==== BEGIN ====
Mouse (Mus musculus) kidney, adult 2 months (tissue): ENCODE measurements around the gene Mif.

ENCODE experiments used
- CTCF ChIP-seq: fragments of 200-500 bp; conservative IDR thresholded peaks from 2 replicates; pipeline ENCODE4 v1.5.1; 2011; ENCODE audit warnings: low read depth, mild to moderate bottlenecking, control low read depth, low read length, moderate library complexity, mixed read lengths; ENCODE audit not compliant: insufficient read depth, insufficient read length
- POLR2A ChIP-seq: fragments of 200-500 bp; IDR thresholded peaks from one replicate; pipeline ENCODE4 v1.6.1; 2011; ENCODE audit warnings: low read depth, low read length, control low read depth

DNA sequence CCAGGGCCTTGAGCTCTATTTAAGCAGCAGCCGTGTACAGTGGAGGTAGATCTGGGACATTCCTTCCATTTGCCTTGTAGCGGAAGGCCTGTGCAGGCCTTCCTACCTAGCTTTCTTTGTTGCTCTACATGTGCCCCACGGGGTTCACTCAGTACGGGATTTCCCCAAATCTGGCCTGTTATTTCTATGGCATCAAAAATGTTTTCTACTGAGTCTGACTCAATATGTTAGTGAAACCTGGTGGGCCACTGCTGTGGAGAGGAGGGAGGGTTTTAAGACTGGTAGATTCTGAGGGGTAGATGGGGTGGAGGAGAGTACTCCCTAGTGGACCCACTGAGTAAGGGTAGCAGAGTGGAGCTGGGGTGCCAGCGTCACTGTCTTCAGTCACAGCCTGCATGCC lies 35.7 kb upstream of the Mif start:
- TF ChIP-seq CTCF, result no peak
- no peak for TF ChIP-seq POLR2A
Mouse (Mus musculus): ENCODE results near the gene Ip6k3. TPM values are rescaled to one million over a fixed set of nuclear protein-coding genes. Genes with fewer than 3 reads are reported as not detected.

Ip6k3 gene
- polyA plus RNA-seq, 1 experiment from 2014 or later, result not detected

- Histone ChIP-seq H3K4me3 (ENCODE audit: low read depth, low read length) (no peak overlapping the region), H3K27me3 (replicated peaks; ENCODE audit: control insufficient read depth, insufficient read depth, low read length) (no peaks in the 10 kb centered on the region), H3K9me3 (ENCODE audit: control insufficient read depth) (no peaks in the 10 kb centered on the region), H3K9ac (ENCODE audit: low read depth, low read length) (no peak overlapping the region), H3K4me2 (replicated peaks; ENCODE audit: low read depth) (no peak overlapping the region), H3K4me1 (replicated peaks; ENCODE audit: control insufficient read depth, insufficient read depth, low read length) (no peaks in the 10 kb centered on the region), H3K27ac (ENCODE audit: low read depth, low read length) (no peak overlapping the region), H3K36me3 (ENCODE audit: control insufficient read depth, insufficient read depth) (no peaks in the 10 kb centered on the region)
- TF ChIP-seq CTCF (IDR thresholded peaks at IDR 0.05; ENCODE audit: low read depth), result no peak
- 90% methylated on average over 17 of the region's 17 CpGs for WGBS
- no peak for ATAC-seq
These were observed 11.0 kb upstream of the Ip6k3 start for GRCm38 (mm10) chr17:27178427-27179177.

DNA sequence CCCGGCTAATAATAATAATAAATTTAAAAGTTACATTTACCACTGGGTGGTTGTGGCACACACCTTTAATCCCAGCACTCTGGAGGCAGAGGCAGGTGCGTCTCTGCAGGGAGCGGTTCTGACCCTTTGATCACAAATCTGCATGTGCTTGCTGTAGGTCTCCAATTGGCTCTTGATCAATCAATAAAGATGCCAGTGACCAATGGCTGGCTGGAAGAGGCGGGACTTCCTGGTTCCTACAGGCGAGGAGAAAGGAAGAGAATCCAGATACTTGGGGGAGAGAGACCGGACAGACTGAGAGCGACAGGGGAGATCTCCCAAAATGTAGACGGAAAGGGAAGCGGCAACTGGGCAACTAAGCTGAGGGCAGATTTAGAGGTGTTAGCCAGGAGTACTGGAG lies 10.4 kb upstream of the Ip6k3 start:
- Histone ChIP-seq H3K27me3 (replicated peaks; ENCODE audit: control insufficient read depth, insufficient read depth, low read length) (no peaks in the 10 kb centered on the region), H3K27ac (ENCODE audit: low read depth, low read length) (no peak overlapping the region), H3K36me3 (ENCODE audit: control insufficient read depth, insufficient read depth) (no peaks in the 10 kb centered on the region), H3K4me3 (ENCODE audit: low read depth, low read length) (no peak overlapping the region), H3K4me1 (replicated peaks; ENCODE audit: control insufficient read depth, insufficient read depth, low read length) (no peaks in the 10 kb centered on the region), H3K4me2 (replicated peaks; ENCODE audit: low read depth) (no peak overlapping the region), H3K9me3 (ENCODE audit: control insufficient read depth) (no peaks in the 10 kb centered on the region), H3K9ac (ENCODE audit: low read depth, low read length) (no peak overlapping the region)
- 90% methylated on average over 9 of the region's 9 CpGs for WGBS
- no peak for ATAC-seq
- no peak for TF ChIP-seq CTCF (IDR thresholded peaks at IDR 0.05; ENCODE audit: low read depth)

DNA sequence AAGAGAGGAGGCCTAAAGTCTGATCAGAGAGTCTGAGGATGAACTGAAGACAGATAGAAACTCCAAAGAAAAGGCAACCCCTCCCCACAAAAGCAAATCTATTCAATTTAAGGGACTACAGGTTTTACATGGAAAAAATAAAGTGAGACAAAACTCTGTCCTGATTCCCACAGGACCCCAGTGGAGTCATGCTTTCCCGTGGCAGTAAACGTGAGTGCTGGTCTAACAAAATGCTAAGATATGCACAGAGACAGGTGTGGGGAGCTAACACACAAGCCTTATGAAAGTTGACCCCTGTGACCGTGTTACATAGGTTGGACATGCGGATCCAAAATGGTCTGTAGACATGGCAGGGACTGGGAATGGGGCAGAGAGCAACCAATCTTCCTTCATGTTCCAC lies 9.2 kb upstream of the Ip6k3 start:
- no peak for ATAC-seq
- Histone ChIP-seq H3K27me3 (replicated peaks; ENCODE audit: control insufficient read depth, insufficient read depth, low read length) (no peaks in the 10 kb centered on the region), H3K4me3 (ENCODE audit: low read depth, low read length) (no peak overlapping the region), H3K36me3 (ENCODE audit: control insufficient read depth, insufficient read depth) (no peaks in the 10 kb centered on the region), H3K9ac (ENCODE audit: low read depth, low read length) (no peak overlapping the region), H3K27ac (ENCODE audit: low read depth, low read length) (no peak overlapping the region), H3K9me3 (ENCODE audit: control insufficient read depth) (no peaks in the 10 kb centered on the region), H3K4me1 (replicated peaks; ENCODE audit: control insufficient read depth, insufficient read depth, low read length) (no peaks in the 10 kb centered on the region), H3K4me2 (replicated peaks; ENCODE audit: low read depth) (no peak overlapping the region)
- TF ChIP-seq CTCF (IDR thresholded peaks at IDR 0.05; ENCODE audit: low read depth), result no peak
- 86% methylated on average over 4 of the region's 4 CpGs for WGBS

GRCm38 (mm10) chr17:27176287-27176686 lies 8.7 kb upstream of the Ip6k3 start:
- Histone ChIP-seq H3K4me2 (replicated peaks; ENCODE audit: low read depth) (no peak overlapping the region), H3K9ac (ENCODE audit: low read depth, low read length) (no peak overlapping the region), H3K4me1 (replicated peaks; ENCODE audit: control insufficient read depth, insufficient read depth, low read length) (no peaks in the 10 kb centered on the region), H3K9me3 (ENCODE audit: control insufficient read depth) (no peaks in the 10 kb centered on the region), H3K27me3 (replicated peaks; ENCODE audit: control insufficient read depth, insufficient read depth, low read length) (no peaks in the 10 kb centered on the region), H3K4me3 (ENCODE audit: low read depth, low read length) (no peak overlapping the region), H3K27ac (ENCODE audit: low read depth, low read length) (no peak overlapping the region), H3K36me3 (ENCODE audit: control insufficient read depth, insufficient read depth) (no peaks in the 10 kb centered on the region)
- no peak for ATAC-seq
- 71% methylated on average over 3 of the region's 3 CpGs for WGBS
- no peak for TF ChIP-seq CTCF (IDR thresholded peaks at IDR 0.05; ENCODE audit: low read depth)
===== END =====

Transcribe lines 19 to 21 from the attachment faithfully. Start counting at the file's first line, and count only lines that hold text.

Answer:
- no peak for ATAC-seq
- no peak for TF ChIP-seq CTCF (IDR thresholded peaks at IDR 0.05; ENCODE audit: low read depth)

DNA sequence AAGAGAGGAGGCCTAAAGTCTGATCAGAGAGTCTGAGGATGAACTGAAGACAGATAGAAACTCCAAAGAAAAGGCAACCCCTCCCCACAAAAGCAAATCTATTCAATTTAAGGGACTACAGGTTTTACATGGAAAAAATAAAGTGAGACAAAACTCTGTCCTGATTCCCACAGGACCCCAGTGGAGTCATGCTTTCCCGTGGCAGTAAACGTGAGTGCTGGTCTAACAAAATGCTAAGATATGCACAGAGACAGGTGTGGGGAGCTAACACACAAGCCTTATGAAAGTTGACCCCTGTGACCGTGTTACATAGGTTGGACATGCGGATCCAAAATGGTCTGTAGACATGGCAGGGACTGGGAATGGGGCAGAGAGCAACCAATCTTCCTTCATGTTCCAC lies 9.2 kb upstream of the Ip6k3 start: